How about Philip Pullman's "Northern Lights" (or "The Golden Compass", as I think it was retitled internationally)? It takes place in a parallel-universe version of Oxford. Certainly the first chapter, which describes a dinner party/symposium between college Fellows complete with donnish titles and academic/political maneuverings, is quite atmospheric.

(I guess this suggestion would fall into your "somehow related to Oxford" category...)
posted by laumry at 1:20 AM on August 3, 2009 [2 favorites]


"The Song Before it is Sung" by Justin Cartwright Based on the lives of Adam von Trott and Isaiah Berlin, Cartwright's unsttling 12th novel follows Axel von Gottberg, a German, and his friend Elya Mendel, a British Jew, both Rhodes scholars at idyllic 1930s Oxford. Riveting..
posted by lois1950 at 2:17 AM on August 3, 2009


The Moving Toyshop
posted by vacapinta at 2:29 AM on August 3, 2009


I just read To say nothing of the dog today. Time travel in Oxford, lots of literary allusions and a very enjoyable read.
posted by saucysault at 3:03 AM on August 3, 2009


Maybe it's worth adding: I've heard, but still view with some skepticism, that the wardrobe in Brasenose college chapel inspired C.S. Lewis' The Lion, the Witch, and the Wardrobe. It does feature a strange little door at the back that served as another entrance to the chapel. Find an excuse to visit during your stay and check it out. Also: you'll find some Tolkein manuscripts in the Eagle and Child pub, and his tombstone just north of the city center.
posted by fatllama at 3:03 AM on August 3, 2009


Well before your preferred time period, but An Instance of the Fingerpost is quite fun: set during post-Restoration Oxford with its incredible concentration of scientific minds. It's that bit of history, populated by "natural philosophers" and their experimental clubs, that I always associate with the streets behind the High between Christ Church and Univ.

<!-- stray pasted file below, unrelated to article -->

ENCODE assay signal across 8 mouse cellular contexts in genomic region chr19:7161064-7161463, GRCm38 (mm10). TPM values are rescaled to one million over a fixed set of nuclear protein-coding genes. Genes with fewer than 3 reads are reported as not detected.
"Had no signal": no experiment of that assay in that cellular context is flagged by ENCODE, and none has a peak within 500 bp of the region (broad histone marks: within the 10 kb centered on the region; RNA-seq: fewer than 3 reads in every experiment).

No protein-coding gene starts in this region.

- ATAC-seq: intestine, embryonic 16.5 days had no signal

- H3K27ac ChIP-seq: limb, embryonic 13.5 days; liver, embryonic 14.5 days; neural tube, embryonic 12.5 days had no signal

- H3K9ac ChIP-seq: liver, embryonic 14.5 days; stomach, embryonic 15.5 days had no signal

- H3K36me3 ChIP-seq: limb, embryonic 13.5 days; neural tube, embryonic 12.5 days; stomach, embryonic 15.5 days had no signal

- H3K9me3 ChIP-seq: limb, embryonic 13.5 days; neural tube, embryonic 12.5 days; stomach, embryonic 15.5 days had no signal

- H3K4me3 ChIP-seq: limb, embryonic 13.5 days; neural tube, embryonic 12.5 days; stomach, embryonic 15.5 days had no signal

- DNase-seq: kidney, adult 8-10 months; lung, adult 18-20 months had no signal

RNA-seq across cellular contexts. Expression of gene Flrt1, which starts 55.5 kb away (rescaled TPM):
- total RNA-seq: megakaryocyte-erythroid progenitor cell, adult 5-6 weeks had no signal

Gaudy Night by Dorothy L. Sayers is more in your Brideshead-y period.
posted by holgate at 3:29 AM on August 3, 2009 [2 favorites]


Not only His Dark Materials as mentioned above, but also there's a companion book called Lyra's Oxford.
posted by The Michael The at 4:00 AM on August 3, 2009


Start with Valentine Cunningham's essay on Literary Culture, in The History of the University of Oxford, vol. 8, The Twentieth Century (available for free on Google Books, with a few missing pages), which gives a very good overview of writers in Oxford and writings about Oxford.

There are a lot of Oxford novels, many of them not very good. (You should hear my wife -- an Oxford graduate -- on the subject of people who think their lives are more important just because they happen to live in old grey stone buildings.) Even the Oxford scenes in Philip Pullman's His Dark Materials, which I like, have an element of self-satisfaction which you wouldn't find in a novel set in, say, Durham or York. However, here are a few Oxford books you might enjoy: